Presentation on theme: "Small Science? The facts and myths about science careers in liberal arts colleges Karen F. Greif, Ph.D. Bryn Mawr College"— Presentation transcript:
Small Science? The facts and myths about science careers in liberal arts colleges Karen F. Greif, Ph.D. Bryn Mawr College firstname.lastname@example.org
What we’ll discuss Liberal arts colleges: what are their features? Preparing for a career in a liberal arts college What search committees look for The interview Funding your research: special opportunities Life at a liberal arts college
Some statistics According to US News and World Report, there are over 200 residential liberal arts colleges in U.S. They award 3-4% of all baccalaureate degrees in U.S. However, 16% of undergraduate degrees in the natural sciences are earned at baccalaureate institutions. They have the highest per capita production of graduates who go on to earn Ph.Ds (data from NSF) –15% of recent Ph.Ds in science and engineering obtained their baccalaureate degrees at L.A. colleges. –The top 25 colleges awarded baccalaureate degrees to a third of these science Ph.D.s Graduates of liberal arts colleges are disproportionately represented in the leadership of the scientific community
Albion College Alma College Amherst College Bates College Beloit College Bowdoin College Bryn Mawr College Bucknell University Carleton College Colby College Colgate University College of the Holy Cross College of Wooster Colorado College Connecticut College Davidson College Denison University DePauw University Dickinson College Earlham College Franklin and Marshall College Gettysburg College Grinnell College Hamilton College Harvey Mudd College Haverford College Hope College Kalamazoo College Kenyon College Lafayette College Lawrence University Macalester College Manhattan College Middlebury College Mills College Mount Holyoke College Oberlin College Occidental College Ohio Wesleyan University Pomona College Reed College Sewanee - U of South Skidmore College Smith College St. Olaf College Swarthmore College Trinity College Trinity University Union College Vassar College Wabash College Washington and Lee University Washington College Wellesley College Wesleyan University Wheaton College Whitman College Whittier College Williams College Consortium of Liberal Arts Colleges (59 Institutions) (one of several consortia of leading institutions)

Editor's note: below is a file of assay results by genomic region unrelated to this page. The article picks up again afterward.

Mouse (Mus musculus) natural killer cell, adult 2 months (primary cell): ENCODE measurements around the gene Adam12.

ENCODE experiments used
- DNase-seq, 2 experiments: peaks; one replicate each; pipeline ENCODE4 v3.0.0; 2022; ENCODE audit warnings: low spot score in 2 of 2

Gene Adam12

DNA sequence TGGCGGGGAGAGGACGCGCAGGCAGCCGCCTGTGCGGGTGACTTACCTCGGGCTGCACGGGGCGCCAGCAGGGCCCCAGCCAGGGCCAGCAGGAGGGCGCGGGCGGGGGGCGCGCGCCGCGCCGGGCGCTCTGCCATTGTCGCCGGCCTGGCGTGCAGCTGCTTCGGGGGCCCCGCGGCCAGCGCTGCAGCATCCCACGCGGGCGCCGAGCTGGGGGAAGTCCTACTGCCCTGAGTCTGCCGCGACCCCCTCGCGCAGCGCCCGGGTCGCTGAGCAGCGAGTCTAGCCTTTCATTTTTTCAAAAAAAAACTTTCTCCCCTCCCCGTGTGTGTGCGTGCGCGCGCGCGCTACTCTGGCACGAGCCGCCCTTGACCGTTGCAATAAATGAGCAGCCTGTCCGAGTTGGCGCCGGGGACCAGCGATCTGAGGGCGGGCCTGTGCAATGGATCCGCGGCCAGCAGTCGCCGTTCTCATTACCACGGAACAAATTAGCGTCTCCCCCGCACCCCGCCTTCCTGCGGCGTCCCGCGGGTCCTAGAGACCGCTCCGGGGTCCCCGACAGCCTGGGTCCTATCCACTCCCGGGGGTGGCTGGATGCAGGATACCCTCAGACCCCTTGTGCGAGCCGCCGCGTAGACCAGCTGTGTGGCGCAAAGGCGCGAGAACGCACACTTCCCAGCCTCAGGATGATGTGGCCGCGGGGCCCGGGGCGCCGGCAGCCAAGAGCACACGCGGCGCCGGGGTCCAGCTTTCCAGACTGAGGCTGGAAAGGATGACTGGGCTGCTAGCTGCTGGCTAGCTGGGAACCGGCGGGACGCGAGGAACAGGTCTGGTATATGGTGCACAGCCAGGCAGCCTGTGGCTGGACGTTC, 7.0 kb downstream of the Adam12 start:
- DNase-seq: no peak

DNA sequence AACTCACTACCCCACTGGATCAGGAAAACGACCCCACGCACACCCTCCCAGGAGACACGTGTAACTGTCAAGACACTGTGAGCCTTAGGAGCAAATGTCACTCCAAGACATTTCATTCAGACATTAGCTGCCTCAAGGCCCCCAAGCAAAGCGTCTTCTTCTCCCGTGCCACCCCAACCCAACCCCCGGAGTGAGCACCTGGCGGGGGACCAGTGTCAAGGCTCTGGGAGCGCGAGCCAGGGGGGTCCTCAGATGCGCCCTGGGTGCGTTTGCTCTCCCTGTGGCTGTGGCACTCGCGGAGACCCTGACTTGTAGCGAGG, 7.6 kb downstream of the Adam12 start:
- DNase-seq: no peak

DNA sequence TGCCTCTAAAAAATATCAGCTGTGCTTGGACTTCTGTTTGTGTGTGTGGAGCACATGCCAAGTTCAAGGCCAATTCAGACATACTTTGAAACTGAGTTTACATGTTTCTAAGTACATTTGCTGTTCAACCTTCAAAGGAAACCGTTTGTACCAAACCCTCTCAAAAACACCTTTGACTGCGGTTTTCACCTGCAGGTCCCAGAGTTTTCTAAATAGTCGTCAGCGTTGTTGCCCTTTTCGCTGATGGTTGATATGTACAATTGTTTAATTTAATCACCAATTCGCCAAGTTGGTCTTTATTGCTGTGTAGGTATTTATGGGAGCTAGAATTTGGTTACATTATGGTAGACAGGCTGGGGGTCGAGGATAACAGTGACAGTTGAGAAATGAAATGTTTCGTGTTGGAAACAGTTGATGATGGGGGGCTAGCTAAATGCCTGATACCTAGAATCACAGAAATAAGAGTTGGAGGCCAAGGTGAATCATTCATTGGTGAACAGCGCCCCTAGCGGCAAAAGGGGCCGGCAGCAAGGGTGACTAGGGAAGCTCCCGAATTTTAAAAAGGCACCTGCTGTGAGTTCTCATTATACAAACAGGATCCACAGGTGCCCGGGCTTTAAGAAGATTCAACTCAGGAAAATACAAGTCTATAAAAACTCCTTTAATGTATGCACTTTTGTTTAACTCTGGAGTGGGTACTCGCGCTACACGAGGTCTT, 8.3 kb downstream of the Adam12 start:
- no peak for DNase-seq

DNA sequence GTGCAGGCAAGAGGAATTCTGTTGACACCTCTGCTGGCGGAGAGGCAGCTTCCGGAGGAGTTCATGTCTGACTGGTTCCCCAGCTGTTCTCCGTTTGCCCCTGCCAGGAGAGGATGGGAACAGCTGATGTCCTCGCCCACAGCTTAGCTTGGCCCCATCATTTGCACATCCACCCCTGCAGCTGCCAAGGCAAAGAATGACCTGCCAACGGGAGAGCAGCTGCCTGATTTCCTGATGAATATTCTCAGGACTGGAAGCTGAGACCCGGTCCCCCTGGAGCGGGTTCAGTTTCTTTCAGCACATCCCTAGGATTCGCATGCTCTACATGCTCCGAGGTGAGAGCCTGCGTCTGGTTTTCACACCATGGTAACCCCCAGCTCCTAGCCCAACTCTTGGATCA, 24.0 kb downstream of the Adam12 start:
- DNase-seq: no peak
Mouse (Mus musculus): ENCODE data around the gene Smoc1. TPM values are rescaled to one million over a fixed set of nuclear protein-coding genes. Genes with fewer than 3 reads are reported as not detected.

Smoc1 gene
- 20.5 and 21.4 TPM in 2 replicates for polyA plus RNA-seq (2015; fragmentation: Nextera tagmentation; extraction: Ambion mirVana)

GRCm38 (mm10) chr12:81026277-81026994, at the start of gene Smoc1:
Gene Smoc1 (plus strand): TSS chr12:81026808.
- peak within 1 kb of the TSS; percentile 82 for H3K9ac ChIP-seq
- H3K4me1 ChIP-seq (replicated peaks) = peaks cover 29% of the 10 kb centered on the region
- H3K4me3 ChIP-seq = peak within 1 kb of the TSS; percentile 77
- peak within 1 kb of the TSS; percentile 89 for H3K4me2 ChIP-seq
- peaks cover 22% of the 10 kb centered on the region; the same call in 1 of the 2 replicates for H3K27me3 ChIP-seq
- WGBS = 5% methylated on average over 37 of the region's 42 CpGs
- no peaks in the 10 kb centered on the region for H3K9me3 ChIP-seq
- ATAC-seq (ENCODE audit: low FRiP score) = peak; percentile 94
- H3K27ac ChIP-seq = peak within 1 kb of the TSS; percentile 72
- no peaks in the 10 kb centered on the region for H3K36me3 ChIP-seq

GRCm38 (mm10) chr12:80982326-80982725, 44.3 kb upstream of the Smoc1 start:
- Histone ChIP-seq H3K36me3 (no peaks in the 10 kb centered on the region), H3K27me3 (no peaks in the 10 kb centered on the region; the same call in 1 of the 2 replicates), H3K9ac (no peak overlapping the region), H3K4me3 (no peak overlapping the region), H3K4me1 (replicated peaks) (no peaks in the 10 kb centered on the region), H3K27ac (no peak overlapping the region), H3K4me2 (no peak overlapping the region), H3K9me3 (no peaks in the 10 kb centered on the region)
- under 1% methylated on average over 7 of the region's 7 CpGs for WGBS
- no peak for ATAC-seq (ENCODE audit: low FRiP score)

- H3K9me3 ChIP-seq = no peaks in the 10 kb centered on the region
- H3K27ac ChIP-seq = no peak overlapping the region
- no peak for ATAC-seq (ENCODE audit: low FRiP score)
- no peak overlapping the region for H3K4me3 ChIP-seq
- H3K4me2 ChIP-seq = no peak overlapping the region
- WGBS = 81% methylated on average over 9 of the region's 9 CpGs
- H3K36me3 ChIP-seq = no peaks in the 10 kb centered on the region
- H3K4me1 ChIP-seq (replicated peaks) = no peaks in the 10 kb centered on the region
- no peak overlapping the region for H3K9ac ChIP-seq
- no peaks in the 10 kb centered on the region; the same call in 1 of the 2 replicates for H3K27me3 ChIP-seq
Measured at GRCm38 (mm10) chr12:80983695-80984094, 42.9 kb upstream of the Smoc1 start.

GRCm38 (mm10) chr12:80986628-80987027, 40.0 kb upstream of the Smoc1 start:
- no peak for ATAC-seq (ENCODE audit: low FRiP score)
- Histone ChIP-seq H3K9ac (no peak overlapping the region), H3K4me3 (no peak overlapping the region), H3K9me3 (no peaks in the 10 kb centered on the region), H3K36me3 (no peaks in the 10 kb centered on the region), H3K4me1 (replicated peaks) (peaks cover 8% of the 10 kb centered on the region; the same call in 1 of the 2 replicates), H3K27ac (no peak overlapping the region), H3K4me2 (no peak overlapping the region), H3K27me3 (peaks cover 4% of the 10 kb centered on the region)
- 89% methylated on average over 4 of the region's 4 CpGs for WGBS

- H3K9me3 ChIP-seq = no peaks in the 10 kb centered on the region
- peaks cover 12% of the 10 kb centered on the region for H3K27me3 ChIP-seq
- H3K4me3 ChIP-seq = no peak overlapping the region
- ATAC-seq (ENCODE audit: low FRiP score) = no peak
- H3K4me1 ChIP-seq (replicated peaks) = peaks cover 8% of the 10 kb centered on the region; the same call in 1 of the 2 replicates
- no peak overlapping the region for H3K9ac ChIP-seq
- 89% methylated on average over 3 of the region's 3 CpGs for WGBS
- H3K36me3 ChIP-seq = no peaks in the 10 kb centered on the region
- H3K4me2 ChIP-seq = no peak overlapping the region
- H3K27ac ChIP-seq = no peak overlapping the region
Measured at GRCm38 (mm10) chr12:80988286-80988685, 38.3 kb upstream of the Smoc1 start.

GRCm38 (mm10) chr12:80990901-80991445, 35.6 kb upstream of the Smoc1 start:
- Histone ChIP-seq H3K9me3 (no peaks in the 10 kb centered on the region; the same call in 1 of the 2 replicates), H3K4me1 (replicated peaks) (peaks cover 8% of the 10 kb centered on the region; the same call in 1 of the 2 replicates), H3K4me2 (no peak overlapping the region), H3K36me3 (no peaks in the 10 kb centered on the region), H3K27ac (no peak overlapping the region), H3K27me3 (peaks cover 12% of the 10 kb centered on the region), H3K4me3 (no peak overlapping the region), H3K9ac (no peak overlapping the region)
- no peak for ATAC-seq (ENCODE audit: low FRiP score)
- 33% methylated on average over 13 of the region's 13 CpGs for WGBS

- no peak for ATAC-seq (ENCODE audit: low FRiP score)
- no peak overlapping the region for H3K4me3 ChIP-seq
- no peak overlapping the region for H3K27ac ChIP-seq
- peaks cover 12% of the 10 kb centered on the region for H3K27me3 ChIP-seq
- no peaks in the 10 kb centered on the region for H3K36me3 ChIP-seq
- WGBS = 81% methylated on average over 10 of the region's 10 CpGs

Characteristics of L.A. Colleges Total enrollments of 3,000 or less. The leading institutions are highly selective. Focus on teaching undergraduates, including non- science majors, by regular faculty. Expectation of breadth in teaching and interdisciplinary program participation. Small class sizes, individualized attention to students by faculty members Undergraduate students and faculty collaborate in original research. Summer and sabbaticals provide most research time.
How much teaching is there? Formal requirements usually expressed in “courses” taught each of the two semesters. Ranges from 1/1 to 4/4. Most loads are between 3/3 and 2/2. Class size will vary from a high of perhaps 150 to classes of 5-8 students How are “courses” calculated?
What is a “course”? If a course has a laboratory, does that count as a separate course? Sometimes. If you have X UG doing independent research in your lab, does that count as a course? Sometimes. Is there a mechanism (formal or informal) to give more credit for teaching large courses (e.g. intro) or non-major courses? Sometimes. Do you have a smaller number of courses that repeat every year, or do you have to update multiple courses that are each only offered occasionally? Other commitments: advising majors, advising non- majors.
Research at LA Colleges Levels of research will vary. A few institutions have graduate programs, but most do not. Top-tier LA institutions expect faculty to be actively engaged in research, publishing and seeking funding Lower-tier institutions will have lower expectations for research productivity
Preparing for jobs at Liberal Arts Colleges Get teaching experience! –Take “teaching seminars” –Volunteer to teach sections –Teach a course at a local college –“Teaching” postdocs Develop research plans that are undergraduate- friendly